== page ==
Based on the title of this article, you likely know what came next. I succeeded in earning admission to a handful of amazing universities, and I ended up choosing Princeton. It still feels surreal, and it probably always will. If you take but one thing from this article, let it be this:
I neither consider myself smart nor stupid. I’m working with the same brain now as I was when I failed out of college. The only difference now is that I focus on my priorities and hold myself to an extremely high standard. I dedicate my time and effort accordingly. I am not the individual in class who understands everything at face value, but I do commit an immense amount of time to put myself in the best possible position to reach my goals.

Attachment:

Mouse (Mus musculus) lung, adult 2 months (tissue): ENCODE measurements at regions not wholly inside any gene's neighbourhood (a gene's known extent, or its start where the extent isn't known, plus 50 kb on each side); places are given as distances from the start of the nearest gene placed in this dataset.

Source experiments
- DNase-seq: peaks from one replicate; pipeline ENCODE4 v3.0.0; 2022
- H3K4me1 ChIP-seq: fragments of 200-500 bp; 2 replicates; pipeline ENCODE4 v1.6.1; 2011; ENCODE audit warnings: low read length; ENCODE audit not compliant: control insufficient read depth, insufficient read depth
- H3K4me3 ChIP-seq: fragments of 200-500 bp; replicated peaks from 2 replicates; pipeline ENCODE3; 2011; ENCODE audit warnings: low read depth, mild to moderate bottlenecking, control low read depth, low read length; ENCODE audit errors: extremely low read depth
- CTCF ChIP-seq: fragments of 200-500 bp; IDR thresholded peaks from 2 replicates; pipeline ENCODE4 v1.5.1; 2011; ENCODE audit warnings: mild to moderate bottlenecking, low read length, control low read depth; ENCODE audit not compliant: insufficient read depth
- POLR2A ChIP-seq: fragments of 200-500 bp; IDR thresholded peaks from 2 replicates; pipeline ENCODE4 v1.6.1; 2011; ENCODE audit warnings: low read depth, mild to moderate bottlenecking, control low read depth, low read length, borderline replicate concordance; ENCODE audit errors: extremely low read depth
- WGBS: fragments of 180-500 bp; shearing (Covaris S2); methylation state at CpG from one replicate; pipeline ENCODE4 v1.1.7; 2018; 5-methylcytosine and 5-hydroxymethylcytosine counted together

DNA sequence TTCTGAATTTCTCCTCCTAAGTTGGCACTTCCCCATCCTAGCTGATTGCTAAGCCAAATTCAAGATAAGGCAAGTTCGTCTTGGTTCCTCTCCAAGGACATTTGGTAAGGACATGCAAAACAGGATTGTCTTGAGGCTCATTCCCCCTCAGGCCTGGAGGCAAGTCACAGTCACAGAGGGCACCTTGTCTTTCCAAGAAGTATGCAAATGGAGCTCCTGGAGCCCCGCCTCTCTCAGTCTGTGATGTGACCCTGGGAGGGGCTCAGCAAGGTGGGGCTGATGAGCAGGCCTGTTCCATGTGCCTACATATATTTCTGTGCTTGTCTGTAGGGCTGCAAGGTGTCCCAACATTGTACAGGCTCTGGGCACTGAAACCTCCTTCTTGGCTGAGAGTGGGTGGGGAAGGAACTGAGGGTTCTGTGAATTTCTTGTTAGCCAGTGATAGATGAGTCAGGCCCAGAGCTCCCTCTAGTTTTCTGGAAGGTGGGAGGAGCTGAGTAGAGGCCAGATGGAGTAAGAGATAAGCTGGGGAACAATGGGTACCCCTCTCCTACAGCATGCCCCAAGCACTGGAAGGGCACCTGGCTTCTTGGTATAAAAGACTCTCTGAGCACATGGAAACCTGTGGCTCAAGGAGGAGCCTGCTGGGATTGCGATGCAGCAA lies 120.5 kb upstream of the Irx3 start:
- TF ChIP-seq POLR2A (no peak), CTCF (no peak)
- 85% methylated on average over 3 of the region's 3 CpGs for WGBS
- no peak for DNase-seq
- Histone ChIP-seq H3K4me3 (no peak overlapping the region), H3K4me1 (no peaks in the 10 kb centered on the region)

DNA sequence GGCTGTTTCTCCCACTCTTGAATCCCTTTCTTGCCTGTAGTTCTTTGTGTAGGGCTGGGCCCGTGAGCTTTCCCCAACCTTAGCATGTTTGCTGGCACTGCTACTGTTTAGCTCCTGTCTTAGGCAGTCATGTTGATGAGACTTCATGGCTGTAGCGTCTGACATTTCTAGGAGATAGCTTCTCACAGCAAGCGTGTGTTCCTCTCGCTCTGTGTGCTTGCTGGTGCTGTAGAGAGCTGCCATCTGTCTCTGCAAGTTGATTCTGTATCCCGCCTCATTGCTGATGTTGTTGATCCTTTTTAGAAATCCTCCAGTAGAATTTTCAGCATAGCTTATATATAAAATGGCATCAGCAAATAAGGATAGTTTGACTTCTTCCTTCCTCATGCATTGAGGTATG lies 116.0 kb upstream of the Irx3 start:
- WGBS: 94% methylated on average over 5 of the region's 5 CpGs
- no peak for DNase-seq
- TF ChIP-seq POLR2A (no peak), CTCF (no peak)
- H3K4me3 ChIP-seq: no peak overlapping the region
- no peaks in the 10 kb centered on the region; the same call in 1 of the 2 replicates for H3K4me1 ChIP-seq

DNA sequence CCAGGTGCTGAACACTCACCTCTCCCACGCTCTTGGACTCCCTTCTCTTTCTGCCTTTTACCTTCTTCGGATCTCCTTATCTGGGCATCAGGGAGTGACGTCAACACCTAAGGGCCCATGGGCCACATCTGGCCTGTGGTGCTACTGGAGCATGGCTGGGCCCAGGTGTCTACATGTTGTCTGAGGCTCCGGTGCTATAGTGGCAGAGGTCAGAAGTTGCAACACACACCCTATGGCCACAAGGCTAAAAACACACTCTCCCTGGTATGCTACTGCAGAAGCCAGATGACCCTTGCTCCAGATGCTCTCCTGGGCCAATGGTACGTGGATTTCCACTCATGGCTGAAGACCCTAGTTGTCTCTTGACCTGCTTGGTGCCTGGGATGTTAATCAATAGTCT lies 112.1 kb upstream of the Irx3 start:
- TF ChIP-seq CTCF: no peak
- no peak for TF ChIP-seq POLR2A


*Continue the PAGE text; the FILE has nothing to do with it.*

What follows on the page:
You can do this too. There is nothing stopping you from raising the standard to which you hold yourself. This isn’t some farfetched piece of motivational garbage. As a veteran, you have more or less given yourself a clean slate. Take advantage of this opportunity to start over. Make yourself better, and surround yourself with those who will push you. Reach out to our associates—veterans like you, who currently attend some of the top universities in the world and are ready and willing to help you out, 100% for free. This is the best time in history to be in your shoes. Take advantage of it.